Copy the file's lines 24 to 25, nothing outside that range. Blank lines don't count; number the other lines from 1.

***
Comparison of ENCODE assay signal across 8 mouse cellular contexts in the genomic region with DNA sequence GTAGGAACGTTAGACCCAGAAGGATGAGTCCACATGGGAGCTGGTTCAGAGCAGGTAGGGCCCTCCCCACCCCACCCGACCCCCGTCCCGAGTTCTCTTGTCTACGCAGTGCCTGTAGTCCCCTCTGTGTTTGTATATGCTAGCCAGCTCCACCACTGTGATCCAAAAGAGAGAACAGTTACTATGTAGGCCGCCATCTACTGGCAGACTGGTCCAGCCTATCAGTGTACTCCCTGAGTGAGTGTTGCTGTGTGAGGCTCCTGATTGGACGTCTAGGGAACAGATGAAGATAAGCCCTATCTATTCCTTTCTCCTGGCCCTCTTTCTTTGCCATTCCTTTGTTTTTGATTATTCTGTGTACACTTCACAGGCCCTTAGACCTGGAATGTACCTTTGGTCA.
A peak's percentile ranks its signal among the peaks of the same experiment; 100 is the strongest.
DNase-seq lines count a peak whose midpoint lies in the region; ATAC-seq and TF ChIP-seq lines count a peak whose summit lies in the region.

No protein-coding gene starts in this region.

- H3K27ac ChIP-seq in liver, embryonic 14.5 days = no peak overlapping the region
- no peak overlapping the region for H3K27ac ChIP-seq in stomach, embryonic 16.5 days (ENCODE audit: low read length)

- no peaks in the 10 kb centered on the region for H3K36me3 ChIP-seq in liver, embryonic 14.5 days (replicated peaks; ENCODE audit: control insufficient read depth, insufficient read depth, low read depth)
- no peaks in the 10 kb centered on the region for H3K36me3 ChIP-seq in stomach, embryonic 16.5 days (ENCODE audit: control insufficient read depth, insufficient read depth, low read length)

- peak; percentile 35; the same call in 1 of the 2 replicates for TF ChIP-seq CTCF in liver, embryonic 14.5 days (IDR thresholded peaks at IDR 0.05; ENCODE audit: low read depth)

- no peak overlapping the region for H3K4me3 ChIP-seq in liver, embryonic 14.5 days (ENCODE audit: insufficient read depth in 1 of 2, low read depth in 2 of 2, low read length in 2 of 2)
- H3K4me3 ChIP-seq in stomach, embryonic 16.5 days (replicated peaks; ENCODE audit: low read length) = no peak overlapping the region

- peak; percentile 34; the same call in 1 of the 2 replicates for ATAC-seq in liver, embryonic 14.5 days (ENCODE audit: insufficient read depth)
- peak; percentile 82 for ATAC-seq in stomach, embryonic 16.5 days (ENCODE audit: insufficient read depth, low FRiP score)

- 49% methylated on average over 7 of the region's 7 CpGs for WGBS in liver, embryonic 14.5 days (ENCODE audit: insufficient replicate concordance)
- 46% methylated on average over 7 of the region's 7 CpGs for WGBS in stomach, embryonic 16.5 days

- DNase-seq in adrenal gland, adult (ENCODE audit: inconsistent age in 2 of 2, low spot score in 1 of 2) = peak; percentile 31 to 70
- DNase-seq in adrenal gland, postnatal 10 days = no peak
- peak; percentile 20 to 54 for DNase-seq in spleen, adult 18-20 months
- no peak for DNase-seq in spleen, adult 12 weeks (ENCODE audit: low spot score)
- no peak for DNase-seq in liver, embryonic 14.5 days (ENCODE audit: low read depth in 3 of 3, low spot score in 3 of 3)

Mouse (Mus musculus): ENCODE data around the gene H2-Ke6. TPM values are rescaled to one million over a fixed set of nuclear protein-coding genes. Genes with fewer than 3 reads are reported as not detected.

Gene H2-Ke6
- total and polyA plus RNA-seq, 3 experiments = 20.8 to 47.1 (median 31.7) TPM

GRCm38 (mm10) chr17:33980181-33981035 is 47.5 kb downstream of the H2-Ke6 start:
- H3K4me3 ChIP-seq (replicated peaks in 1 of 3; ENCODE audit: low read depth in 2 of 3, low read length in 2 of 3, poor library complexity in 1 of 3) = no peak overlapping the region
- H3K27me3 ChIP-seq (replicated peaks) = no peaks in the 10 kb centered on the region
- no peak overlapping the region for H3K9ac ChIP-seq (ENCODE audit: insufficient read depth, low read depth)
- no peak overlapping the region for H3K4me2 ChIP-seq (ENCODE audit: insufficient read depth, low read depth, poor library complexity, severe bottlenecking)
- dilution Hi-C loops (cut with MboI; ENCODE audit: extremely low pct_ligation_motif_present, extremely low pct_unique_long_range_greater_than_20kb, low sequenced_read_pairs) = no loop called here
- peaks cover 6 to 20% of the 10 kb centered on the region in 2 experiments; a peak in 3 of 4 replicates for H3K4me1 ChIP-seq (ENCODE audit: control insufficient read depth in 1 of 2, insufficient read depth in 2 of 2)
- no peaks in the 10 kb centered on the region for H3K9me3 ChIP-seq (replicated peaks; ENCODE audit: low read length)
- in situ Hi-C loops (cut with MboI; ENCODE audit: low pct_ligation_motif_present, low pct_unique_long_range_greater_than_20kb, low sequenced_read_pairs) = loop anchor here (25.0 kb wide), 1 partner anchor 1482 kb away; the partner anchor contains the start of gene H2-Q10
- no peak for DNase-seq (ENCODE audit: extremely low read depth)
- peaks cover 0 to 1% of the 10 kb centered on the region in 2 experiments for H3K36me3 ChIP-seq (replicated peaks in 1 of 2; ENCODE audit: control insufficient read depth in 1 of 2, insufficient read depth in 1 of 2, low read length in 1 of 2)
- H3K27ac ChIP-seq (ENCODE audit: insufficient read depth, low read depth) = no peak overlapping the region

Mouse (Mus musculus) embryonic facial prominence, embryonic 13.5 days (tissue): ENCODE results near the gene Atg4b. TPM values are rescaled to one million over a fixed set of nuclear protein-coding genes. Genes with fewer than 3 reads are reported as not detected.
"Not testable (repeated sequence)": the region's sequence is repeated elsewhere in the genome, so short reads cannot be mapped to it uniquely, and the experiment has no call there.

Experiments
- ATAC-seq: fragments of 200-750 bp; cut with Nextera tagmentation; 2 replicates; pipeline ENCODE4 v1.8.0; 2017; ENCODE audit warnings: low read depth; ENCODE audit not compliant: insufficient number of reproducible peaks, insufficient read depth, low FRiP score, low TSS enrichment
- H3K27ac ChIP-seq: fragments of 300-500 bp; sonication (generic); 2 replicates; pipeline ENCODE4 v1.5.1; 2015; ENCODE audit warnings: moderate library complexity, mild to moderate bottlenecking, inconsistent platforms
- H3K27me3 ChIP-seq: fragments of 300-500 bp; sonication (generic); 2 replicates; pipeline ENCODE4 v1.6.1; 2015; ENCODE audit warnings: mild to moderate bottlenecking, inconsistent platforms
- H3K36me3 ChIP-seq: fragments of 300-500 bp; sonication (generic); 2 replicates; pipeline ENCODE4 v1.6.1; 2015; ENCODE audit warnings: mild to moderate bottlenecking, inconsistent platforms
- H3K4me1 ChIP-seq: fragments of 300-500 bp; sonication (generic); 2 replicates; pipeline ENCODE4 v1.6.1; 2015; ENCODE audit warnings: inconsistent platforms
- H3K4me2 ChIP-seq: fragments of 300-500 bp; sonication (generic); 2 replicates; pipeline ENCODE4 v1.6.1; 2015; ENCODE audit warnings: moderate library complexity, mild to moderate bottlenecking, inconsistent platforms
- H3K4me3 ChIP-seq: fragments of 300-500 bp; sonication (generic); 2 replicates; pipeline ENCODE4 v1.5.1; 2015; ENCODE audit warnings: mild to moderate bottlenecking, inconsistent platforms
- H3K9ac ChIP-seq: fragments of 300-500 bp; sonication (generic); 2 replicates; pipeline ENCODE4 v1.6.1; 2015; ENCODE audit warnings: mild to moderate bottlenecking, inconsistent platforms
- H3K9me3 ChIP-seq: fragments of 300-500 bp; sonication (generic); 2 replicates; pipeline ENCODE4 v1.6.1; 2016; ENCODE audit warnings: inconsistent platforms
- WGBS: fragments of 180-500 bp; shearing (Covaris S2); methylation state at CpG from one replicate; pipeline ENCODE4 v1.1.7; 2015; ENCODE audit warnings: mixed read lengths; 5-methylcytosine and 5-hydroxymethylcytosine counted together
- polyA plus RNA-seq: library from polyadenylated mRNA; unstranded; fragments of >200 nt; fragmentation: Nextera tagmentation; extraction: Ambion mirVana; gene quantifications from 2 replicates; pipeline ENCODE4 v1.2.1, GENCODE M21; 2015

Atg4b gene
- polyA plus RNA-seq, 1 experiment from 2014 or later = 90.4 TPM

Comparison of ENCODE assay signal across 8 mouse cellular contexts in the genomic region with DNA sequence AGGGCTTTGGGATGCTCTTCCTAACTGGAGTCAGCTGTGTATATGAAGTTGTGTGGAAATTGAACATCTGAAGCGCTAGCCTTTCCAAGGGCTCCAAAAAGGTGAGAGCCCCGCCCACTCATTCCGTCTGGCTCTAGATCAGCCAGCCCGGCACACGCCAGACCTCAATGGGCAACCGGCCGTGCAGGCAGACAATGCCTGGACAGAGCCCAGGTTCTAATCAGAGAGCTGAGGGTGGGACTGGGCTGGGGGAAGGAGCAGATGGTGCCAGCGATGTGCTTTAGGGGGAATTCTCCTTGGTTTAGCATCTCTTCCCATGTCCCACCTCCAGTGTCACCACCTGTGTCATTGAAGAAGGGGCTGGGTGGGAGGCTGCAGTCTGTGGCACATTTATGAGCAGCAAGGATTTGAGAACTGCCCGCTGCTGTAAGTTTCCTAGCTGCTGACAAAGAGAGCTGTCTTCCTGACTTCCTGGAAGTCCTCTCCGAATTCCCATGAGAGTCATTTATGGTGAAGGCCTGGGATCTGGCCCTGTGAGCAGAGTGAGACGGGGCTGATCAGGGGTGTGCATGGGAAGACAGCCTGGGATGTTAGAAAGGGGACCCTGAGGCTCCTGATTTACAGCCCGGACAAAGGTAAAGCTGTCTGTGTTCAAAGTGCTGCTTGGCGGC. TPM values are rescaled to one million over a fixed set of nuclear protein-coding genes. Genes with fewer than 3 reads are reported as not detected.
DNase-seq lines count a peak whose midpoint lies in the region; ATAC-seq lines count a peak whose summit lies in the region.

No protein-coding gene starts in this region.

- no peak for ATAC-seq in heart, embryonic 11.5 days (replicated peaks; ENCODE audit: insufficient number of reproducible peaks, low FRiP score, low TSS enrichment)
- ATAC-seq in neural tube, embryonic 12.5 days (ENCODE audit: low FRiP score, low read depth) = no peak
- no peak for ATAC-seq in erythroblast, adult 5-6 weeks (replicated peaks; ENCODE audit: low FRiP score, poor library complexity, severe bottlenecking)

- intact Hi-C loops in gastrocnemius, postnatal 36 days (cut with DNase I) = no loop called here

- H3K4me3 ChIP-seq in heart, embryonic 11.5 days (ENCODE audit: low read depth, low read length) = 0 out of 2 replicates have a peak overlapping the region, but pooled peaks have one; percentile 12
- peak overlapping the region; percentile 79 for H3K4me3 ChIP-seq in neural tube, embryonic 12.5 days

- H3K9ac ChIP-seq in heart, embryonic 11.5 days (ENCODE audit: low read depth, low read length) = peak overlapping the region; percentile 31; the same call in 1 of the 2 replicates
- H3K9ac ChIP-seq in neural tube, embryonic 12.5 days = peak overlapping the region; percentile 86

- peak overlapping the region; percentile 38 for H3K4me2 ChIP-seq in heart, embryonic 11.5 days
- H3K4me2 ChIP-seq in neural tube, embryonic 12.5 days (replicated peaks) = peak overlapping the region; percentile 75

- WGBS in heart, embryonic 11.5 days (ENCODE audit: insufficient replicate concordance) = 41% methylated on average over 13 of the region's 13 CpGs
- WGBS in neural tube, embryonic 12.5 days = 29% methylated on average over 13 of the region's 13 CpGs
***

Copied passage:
GRCm38 (mm10) chr17:33980181-33981035 is 47.5 kb downstream of the H2-Ke6 start:
- H3K4me3 ChIP-seq (replicated peaks in 1 of 3; ENCODE audit: low read depth in 2 of 3, low read length in 2 of 3, poor library complexity in 1 of 3) = no peak overlapping the region